I love October! There’s a phrase in Japanese that goes “Reading Autumn” and I grew up reading all sorts of really great stories during the Halloween season. I haven’t had time for reading much lately, but made time to re-watch the 1988 film, Beetlejuice. (IMDb)
I think my Girls in the Basement were prompting me to do it, because afterward, I realized it had a very similar conflict structure to the story I’m working on.
From the beginning, Barbara and Adam Maitland show a lot of spunk, determination and love. There’s a hint of tragedy in the beginning, but all of their life is quickly overtaken by the fact that they wake up in their house after a car accident, and realize they didn’t survive the crash.
These are our main protagonists. In the first few minutes of the film, they fight a little with Barbara’s sister (who wants to sell their beloved house). They win the immediate battle by shutting her out, but lose the war when they die. The sister sells the house to Antagonists #2.
Antagonists #2 have a lot more going on than Barbara and Adam. Team Maitland basically speak and act with one heart and mind, often led by Barbara. But Charles and Delia Deetz? They have different goals entirely. Delia wants to be an important and influential artist. Charles initially just wants to recover his health from a nervous breakdown, but as he begins to feel better, his ambition to connect people to real estate returns. All that Team Deetz has in common is love, and even that is called into question. They support each others goals in the abstract, but are too busy with their own goals to actively help each other out. Delia wants to gut the house and turn it into a showcase, while Charles compromises by staking out one calm and peaceful room, and letting Delia turn the rest of the home into Horror House on the Hill.
Our ghosts, Barbara and Adam, are aghast. Restoring their home into the cozy, comfy, country aesthetic is one of their main goals, and now they’ve been invaded by the living who are doing terrible things to their project. It’s a nice flip in the typical ghost story – the dead are uncomfortable and discommoded by the living. The living don’t care and pursue their own (somewhat unrealistic) goals without noticing the ghosts at all.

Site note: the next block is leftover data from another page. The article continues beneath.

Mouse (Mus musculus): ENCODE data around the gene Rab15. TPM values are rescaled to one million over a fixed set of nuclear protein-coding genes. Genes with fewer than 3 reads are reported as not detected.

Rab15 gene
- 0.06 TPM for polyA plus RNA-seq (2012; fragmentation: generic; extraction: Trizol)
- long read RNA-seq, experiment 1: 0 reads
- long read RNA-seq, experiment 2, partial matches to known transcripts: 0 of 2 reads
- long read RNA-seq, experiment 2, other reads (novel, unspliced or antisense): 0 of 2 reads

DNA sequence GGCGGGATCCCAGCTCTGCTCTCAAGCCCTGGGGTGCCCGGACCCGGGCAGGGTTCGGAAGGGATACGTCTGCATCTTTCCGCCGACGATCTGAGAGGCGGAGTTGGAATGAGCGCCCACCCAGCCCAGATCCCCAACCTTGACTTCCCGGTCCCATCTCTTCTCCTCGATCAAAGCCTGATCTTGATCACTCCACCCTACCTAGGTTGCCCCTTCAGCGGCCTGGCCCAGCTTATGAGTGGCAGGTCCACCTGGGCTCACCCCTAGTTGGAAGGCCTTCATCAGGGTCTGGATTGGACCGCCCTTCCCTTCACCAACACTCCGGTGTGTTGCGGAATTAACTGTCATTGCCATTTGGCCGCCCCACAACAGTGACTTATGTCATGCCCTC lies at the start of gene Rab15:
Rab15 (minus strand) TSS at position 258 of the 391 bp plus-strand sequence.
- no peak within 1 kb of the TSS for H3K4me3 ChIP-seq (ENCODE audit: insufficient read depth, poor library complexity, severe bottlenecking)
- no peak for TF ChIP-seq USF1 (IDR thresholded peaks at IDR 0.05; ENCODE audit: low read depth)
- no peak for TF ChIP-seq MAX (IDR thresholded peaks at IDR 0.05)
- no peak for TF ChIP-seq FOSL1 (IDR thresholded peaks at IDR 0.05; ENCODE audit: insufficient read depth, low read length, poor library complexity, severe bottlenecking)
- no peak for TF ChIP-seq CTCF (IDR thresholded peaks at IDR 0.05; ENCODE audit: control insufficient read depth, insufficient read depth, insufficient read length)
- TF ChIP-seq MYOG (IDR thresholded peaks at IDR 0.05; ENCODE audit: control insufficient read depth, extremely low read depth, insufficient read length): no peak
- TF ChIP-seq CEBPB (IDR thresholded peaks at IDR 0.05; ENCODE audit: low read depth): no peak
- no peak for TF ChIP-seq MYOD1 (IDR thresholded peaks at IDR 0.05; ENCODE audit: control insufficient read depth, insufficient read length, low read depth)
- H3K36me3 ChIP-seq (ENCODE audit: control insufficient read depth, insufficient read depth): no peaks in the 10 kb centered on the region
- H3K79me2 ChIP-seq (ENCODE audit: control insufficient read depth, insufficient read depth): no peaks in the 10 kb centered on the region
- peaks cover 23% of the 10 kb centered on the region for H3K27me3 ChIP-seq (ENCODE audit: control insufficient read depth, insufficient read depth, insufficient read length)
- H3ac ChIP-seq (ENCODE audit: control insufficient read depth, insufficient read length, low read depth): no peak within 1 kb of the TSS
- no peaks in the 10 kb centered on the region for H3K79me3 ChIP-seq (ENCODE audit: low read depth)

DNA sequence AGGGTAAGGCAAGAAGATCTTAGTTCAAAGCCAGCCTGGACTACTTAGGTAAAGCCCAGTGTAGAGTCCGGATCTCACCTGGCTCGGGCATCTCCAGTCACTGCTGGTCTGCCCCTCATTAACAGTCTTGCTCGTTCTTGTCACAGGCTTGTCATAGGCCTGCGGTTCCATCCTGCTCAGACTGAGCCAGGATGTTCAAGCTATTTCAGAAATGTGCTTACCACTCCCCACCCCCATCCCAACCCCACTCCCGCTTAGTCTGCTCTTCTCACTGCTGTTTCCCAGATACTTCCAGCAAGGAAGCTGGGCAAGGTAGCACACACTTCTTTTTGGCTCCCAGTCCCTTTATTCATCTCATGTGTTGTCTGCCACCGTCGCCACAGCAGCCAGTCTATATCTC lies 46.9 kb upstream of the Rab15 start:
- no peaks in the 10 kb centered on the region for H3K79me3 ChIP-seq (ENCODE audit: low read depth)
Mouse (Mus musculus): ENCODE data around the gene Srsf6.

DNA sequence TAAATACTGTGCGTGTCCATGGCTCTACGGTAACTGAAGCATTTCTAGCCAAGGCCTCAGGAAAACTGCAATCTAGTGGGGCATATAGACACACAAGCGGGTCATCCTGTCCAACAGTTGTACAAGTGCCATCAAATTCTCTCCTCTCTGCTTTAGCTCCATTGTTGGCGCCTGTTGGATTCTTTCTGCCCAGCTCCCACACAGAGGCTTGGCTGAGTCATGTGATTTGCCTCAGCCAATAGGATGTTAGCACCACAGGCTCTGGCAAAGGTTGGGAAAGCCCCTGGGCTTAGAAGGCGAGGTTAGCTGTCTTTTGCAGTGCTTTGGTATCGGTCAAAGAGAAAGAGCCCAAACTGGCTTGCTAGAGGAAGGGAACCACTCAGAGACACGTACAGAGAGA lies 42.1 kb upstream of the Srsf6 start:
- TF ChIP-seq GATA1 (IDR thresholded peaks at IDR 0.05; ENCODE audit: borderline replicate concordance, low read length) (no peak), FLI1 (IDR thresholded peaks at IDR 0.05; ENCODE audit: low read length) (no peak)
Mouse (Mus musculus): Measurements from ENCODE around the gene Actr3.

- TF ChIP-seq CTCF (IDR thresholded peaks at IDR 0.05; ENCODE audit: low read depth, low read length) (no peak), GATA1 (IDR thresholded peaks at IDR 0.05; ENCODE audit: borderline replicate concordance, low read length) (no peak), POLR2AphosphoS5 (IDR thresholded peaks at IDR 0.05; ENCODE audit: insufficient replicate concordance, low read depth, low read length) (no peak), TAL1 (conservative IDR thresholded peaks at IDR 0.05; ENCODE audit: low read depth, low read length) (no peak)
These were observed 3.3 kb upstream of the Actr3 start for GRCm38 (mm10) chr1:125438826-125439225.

In the course of fighting the Deetzes, Barbara and Adam bring Beetlejuice into the mortal realm, so to speak. Beetlejuice is the third antagonist in the story. His goal is to escape the world of the dead, and he has to marry a mortal to do it. He chooses the Deetzes’ teenage daughter, Lydia, as his ticket out.
Now we have some tricky shifting in the conflict lines. Four teams (Team Maitland, Delia, Charles and Lydia) must unite to defeat Beetlejuice. I’m not sure where to place Juno, the Maitlands’ after-death case worker. She’s a very important part of the puzzle, but she switches teams, too, between antagonist and protagonist. She’s a Fount of Knowledge who can thwart or help the Maitlands, depending on whether their plans are foolish or solid.
In the end, the protagonist team is definitely led by Barbara. Everyone has a place in the puzzle, but the big showdown is finally between Barbara and Beetlejuice.
There’s a super epilogue, which wraps up a lot of loose strings, and confirms what we suspected during the story.
A very interesting thing is that in the cartoon sequel that followed the movie, Lydia and Beetlejuice pair up to fight . . . I’m not sure what. I’ve only seen a couple of episodes. But the shifting alliances are very important to keeping long stories – particularly series – interesting.
Too many characters is something I struggle with as a writer. I really like a complex plot where we have more than one protagonist, but I’m not always sure how to juggle all of them. Do you have any tips or tricks for writing with multiple protagonists?
All I can say is watching Beetlejuice helped flip a switch in my mind. Particularly, I need to think more about how my primary couple and my secondary couple can successfully compete and then successfully join forces. I will look at introducing an outside Grand Antagonist that helps to unite the two couples into one force. And I won’t worry too much about the side-characters, particularly if they are functional characters. The Fount of Knowledge. Or maybe The Bumbling Wrecker of Plans? And like Beetlejuice, it’s OK for characters to end the story with their needs met – even if they are antagonists at some point in the story.